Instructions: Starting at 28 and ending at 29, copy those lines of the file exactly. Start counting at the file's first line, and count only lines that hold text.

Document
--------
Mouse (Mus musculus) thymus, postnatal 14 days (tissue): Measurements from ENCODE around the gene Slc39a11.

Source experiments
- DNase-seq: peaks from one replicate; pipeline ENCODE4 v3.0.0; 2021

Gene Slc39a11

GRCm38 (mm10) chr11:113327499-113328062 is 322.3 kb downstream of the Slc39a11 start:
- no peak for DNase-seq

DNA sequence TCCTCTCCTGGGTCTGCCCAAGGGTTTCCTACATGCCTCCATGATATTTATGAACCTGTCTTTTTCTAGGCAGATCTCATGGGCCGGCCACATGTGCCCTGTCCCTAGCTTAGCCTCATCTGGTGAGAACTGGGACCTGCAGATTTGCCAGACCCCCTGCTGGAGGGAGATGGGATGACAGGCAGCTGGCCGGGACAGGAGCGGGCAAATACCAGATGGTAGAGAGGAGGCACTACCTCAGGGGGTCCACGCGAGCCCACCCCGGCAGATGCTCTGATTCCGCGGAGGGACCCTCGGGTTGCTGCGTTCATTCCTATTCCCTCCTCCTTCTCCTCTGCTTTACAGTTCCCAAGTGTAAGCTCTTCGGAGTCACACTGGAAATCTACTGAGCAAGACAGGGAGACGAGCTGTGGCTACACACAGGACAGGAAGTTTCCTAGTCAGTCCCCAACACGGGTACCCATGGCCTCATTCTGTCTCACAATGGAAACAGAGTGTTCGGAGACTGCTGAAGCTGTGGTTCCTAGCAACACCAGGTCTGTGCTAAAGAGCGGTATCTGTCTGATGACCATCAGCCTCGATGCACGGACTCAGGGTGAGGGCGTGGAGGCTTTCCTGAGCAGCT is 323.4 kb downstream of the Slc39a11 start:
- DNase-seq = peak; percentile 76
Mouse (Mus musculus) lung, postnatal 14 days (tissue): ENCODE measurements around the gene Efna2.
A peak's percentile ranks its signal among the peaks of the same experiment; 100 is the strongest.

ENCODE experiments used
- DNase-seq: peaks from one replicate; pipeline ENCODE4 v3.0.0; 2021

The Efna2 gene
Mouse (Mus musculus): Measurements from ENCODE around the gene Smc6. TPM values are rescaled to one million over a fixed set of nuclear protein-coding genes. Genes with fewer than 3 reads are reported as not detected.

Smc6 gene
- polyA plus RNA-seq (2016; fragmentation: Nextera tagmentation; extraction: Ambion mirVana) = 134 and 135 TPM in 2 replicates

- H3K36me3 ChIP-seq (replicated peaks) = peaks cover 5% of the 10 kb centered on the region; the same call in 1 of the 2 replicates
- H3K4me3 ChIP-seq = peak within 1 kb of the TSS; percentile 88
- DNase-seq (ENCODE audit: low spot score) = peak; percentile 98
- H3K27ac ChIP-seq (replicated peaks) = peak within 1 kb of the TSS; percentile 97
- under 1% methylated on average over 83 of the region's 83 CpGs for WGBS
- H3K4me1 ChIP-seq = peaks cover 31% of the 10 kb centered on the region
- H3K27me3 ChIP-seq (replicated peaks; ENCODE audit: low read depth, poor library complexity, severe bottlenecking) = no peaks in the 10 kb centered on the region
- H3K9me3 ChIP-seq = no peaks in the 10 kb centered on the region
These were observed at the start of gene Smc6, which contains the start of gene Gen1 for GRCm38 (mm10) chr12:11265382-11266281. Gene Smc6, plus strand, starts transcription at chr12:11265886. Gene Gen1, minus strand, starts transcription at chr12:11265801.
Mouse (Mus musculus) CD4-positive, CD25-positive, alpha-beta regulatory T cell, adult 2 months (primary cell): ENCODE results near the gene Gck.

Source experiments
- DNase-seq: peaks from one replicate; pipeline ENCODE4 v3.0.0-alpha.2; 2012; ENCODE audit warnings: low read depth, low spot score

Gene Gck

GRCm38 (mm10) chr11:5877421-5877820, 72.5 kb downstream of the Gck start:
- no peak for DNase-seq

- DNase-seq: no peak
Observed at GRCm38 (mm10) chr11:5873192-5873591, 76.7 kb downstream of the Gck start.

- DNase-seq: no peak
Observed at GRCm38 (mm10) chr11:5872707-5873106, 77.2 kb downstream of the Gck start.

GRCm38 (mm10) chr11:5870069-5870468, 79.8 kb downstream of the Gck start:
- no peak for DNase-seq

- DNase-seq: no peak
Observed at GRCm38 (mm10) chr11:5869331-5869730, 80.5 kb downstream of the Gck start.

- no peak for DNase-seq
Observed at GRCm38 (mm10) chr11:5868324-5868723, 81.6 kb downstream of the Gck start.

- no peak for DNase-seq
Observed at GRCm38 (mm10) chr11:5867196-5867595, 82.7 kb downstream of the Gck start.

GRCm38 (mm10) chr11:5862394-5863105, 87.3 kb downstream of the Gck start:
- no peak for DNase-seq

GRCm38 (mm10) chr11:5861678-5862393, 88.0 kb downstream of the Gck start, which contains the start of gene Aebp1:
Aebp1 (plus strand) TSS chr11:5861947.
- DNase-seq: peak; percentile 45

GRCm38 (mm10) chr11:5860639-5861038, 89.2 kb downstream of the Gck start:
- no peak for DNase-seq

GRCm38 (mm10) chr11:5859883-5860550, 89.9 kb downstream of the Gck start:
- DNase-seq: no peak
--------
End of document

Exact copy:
- DNase-seq: peaks from one replicate; pipeline ENCODE4 v3.0.0-alpha.2; 2012; ENCODE audit warnings: low read depth, low spot score

Gene Gck